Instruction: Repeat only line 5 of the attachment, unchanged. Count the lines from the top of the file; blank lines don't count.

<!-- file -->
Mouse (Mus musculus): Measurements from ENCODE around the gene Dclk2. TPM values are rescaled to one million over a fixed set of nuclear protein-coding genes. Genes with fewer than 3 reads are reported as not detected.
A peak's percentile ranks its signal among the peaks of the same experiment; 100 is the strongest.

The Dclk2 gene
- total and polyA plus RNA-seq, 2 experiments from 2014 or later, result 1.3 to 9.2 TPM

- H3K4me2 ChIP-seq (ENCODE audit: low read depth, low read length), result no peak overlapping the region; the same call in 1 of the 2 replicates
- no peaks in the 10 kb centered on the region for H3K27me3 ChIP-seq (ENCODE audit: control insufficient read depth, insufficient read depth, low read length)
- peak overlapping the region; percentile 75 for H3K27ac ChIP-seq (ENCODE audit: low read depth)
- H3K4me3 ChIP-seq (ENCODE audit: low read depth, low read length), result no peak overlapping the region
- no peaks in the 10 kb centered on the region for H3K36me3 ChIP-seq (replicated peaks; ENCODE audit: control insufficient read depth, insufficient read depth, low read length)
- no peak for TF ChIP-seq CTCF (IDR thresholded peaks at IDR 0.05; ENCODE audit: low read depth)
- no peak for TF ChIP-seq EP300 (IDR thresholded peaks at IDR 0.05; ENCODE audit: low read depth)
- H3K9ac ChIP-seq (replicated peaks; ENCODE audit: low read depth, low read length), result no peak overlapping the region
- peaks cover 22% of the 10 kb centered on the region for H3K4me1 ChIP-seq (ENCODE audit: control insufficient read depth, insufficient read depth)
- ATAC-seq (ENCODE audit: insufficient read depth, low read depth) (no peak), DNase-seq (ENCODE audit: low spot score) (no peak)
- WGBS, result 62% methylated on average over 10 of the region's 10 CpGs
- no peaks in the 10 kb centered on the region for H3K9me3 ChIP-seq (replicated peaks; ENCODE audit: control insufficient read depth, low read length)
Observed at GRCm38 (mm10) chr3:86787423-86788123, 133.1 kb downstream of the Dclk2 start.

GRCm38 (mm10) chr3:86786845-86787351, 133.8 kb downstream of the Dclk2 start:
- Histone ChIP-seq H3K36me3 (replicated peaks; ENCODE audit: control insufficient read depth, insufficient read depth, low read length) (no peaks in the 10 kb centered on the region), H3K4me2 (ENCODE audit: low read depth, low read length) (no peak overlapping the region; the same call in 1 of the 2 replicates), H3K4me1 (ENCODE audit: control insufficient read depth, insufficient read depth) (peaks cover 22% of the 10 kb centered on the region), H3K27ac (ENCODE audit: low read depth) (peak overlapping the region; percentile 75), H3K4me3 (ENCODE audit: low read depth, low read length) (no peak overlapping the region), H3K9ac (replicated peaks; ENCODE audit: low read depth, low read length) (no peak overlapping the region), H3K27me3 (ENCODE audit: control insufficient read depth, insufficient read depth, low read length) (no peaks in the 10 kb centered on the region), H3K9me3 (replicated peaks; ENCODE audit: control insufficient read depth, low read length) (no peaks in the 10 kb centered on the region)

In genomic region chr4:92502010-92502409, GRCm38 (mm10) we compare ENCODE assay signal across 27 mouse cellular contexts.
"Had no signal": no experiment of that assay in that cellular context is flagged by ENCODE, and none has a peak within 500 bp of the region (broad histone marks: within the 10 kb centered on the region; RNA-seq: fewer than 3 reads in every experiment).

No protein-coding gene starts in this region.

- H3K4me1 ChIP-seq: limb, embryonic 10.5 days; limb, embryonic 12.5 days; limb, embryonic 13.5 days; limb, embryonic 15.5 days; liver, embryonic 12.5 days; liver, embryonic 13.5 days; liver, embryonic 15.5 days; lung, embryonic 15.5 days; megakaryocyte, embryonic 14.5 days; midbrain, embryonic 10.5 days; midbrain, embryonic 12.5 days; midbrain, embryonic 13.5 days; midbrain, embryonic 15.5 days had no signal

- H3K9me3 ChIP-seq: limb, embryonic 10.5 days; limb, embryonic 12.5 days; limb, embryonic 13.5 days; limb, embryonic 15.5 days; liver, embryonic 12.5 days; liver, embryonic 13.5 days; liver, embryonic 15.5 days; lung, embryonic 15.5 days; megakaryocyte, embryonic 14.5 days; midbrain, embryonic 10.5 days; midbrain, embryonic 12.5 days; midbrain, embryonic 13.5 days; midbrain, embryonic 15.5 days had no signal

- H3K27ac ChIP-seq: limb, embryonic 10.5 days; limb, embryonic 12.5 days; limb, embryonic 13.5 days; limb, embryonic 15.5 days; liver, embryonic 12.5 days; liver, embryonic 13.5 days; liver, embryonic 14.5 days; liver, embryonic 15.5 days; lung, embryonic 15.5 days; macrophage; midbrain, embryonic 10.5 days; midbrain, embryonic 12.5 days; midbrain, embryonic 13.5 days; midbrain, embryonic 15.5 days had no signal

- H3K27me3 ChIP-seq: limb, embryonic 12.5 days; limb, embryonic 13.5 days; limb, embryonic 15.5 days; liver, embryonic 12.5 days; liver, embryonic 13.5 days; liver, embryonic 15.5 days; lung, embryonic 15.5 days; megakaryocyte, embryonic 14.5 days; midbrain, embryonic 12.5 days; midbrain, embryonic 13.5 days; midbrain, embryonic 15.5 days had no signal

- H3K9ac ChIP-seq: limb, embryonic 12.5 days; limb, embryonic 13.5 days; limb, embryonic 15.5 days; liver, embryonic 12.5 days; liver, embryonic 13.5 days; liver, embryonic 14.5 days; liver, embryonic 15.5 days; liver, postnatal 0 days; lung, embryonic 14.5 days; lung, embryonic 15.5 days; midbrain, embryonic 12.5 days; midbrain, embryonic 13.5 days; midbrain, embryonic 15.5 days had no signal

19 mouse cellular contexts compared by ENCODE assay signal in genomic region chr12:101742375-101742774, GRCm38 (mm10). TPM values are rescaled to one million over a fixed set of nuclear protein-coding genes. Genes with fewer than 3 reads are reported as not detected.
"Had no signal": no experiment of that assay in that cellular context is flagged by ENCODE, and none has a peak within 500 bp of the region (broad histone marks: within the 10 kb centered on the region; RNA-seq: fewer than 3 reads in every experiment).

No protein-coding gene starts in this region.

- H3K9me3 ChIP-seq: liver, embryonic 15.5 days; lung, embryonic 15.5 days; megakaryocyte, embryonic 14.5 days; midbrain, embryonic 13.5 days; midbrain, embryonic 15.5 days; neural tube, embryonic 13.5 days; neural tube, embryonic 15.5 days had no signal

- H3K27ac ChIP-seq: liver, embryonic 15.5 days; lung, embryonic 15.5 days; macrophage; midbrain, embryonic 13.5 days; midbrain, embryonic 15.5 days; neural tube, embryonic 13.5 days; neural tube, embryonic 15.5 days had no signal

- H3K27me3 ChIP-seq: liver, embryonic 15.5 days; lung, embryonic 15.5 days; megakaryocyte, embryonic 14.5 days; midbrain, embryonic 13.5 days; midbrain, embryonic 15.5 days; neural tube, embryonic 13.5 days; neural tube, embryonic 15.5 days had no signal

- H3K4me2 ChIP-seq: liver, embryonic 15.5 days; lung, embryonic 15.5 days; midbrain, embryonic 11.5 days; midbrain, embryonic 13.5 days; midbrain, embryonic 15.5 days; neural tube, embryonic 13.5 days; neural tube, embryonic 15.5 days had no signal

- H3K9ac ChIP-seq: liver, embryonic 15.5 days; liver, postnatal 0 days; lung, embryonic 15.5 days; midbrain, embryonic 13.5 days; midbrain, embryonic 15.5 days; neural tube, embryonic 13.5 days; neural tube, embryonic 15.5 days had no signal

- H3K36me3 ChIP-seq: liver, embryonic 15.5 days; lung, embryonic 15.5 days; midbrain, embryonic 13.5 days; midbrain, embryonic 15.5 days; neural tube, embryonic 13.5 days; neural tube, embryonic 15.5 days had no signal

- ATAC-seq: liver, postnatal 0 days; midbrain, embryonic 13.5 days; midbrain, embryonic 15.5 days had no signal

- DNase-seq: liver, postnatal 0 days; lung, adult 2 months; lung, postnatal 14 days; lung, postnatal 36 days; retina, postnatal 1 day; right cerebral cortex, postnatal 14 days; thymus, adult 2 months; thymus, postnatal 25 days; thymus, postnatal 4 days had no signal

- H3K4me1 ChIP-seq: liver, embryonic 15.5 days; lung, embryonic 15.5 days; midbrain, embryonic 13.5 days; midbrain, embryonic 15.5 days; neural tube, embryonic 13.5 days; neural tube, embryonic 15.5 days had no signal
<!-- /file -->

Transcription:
- H3K4me2 ChIP-seq (ENCODE audit: low read depth, low read length), result no peak overlapping the region; the same call in 1 of the 2 replicates